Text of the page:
Black holes, environmental catastrophe and disease—this month’s selection is not for the faint heartedby Olivia Laing / October 17, 2012 / Leave a comment
This is not a crop of books to make one feel sanguine about the future. From Alzheimer’s disease and climate change to black holes capable of swallowing up entire galaxies, there seems to be an unending phalanx of potential disasters ahead. Fortunately for the anxious reader, these are also books with an infectious faith in the diagnostic and curative powers of narrative itself.
Take The Robber of Memories: A River Journey through Colombia (Granta, £16.99). In 2011, travel writer Michael Jacobs voyaged up the Magdalena, the once beautiful and now grievously polluted setting for Gabriel Garcia Marquez’s famous novel Love in the Time of Cholera, and still a dumping ground for bodies in the nation’s long civil war. A year earlier, Jacobs had encountered Marquez at a Colombian party. The writer was already displaying symptoms of dementia, a disease that had likewise destroyed the memories of both Jacobs’s parents. As he inches towards the river’s source, Jacobs reflects movingly on the importance of remembering and bearing witness, particularly in a nation so acutely affected by violence and war.
Making sense of a disordered and contested past is also a theme of Harvard history professor Jill Lepore’s engrossing The Story of America: Essays on Origins (Princeton University Press, £19.95). “Politics,” she notes beadily, “is a story about the relationship between the past and the future; history is a story about the relationship between the past and the present.” Neither is exactly straightforward to tell, and Lepore’s elegant account of America’s genesis is alert to discrepancies and exaggerations of all kinds. It’s characteristic of her genial style that while examining the sticky history of Captain John Smith (he of Pocahontas fame), she observes that while he probably wasn’t a liar, his pantaloons did on one notable occasion literally burst into flames.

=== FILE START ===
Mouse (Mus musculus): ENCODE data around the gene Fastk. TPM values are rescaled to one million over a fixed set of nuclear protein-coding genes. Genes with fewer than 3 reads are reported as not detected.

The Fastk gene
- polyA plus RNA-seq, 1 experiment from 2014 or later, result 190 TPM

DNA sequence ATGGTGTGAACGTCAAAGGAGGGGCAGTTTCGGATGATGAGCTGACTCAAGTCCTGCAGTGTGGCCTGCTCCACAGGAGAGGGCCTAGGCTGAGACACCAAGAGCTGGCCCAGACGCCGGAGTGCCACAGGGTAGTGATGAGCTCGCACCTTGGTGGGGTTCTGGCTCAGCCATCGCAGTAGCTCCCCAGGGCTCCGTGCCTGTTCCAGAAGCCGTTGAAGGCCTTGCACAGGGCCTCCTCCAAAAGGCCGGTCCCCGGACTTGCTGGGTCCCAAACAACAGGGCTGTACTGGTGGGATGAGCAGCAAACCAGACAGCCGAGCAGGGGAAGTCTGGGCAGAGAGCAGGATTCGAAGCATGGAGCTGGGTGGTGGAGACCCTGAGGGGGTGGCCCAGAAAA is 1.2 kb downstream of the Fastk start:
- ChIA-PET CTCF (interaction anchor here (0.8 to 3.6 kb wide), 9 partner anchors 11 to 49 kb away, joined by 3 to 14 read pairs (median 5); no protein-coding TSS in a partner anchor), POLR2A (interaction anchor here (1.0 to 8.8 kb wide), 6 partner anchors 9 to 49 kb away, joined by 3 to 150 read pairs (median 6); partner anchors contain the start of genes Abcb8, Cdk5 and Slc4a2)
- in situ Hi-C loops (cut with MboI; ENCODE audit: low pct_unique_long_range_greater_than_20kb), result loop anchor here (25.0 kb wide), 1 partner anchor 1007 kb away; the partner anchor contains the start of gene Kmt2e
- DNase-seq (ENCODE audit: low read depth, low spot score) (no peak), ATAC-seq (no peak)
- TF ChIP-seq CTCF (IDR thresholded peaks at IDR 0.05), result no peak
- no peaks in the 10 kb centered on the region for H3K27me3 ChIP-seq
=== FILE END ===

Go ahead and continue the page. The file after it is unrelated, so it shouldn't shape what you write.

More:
Lepore may be a skilled historian, but she lacks the farsightedness of Caleb Scharf. In Gravity’s Engines: The Other Side of Black Holes (Allen Lane, £20), Scharf provides a virtuosic history of the universe, explaining in simple terms such advanced concepts as event horizons, white dwarfs and general relativity. While his intention is to explain the creative role black holes appear to play in shaping galaxies, he also serves as an appealing tour guide to the eerie, infinite corridors of the cosmos in which we reside.
According to Julian Barnes, the best way to understand this messy and sometimes frightening place…